They might be out of the running for first place in the standings, but they will still compete against the Foxes for the championship.

All it will take is getting hot during that series at the end of the month.

“I don’t not think that we can turn it around,” Holley said. “We have great baseball players, and I feel like most of them care. We have to look at the situation we’ve put ourselves in and play for pride knowing that we still are competing for the goal we set out for at the beginning of the season.”

In order for that to happen, though, Cheyenne needs use these final six games as preparation and snap out of this slump.

Thursday, July 15, 2010

Grizzlies drop another heartbreaker to Foxes

Jefre Johnson came to the plate in the bottom of the ninth inning Thursday night with the chance to tie the game with one swing of the bat. He had, however, drove in and scored the only run of the game for the Grizzlies.

But Johnson, who had homered in his second at-bat of the game, was unable to provide the second spark, striking out to end the game as the Grizzlies (19-11) fell to the Fort Collins Foxes (24-7) 4-1 at Pioneer Park.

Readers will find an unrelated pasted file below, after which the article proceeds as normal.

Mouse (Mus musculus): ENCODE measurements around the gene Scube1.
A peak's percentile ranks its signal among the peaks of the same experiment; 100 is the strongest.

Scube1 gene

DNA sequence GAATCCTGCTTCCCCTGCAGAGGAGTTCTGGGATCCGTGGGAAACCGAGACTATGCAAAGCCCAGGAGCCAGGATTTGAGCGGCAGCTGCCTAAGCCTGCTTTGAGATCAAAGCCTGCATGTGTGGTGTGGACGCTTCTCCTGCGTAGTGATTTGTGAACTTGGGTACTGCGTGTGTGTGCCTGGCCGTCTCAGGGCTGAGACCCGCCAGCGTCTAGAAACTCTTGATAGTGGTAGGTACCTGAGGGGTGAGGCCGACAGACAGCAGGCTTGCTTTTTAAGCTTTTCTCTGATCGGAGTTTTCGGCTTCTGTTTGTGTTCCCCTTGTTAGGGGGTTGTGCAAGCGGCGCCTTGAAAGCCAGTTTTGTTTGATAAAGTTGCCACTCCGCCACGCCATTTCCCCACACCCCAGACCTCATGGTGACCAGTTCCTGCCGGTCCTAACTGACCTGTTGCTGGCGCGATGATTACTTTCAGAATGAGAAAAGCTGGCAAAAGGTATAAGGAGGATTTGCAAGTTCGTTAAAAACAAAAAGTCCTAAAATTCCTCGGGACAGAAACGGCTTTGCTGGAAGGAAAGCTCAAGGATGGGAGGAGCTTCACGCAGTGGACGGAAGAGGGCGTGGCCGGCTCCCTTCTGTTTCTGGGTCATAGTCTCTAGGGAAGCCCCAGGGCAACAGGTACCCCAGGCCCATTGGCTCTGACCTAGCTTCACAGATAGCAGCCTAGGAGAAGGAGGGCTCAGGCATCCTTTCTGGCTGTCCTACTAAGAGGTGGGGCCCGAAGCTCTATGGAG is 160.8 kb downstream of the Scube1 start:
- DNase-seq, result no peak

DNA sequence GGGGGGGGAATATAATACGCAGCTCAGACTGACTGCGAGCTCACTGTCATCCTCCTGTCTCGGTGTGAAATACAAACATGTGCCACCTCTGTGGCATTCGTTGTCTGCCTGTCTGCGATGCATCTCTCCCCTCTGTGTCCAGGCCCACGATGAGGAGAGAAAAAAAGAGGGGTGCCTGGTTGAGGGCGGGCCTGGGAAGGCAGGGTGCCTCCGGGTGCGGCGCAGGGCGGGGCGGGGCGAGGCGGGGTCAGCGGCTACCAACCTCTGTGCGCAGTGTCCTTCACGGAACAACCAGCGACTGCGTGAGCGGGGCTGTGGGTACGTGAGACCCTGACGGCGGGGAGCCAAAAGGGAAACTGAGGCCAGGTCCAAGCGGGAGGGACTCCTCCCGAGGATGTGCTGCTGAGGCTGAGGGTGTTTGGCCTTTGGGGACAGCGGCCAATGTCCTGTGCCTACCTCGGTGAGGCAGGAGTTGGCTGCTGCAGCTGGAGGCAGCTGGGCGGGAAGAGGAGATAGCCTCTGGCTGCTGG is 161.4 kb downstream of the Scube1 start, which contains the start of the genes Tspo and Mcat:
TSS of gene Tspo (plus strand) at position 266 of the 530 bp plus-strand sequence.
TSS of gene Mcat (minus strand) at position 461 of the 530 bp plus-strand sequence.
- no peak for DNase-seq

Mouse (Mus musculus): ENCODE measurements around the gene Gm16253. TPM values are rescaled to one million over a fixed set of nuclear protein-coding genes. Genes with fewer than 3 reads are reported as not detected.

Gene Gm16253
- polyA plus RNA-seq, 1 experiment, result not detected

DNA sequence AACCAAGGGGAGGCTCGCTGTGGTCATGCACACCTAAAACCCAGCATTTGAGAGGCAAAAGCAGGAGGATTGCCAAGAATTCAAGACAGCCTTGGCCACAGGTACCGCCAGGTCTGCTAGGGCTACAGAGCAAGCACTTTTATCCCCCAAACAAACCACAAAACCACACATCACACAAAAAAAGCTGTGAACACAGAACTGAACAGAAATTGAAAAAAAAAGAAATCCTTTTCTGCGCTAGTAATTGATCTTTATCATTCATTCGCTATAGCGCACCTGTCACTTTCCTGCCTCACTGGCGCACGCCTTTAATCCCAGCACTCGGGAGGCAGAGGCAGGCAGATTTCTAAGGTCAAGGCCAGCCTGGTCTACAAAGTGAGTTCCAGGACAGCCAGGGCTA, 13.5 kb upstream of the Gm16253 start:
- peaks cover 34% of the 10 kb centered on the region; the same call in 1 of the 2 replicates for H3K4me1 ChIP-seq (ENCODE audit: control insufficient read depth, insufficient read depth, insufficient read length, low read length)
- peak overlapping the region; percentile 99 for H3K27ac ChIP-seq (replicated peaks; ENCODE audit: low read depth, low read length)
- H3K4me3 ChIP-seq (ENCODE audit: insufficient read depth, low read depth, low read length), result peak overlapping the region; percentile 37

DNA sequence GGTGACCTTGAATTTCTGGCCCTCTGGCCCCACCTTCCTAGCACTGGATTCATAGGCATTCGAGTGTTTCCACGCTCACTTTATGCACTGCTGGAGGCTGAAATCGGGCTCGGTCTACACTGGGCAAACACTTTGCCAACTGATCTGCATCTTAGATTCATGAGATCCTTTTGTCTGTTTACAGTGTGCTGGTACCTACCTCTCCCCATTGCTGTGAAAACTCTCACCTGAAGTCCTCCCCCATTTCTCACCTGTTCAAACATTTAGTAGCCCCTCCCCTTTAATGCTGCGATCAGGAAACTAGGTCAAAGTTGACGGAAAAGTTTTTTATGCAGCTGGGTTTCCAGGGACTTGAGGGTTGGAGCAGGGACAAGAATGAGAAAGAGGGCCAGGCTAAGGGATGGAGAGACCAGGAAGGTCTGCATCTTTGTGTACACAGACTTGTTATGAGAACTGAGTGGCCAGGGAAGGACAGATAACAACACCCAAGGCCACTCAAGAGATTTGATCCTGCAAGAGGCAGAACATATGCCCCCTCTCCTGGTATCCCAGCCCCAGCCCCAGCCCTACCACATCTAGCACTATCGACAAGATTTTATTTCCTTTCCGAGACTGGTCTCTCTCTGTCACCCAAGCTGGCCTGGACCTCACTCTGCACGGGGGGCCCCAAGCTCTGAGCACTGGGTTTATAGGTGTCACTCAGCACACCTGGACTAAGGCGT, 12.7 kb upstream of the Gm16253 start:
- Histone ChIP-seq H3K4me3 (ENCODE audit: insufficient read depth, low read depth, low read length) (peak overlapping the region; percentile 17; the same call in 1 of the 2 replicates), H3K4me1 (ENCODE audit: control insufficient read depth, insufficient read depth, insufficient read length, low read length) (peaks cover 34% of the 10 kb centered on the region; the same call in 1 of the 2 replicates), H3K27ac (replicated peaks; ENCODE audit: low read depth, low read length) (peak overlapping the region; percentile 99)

“I changed my approach at the plate that last at-bat,” Johnson said. “I was gonna go after a fastball, thinking they might have changed their approach to me. It didn’t happen; you chase a bad pitch and then you start pressing a little bit. You chase another and now you’re down two strikes and when it happens again, that’s the ballgame.”

With two outs, Jose Jauregui and K.C. Judge recorded back-to-back singles to pose a possible threat to Foxes’ closer Seth Blevins.

But the inability to score the runners was the story of the game, and the offense in general over the past week and a half.

Cheyenne isn’t having trouble hitting—they attacked Foxes’ pitchers with 10 hits Thursday, including three extra base hits—but instead finding timely hits to produce runs.

“It’s tough, but it’s really been the story of the last, probably 10 games for us,” head coach Aaron Holley said. “Just offensively we can’t get anything going. We still are getting hits, but it’s not about how you hit or if you hit but when you hit.”

In the first inning, Cheyenne loaded the bases but came away empty. In the second inning, it was much of the same, having runners on first and second with none out and second and third with one out, but again, not able to put a run on the board.

“We’re not getting those two-out hits like we did early in the season,” Holley said. “We’re not scoring runs early in the game like we did in the beginning of the season. We constantly have the pressure on us, because they are.”

The Grizzlies left a total of 12 runners on the bases Thursday.

Much like the past couple of games, the Grizzlies received a strong performance from their starting pitcher. This time it was Bryce Reid, who had been beaten just once this year prior to Thursday.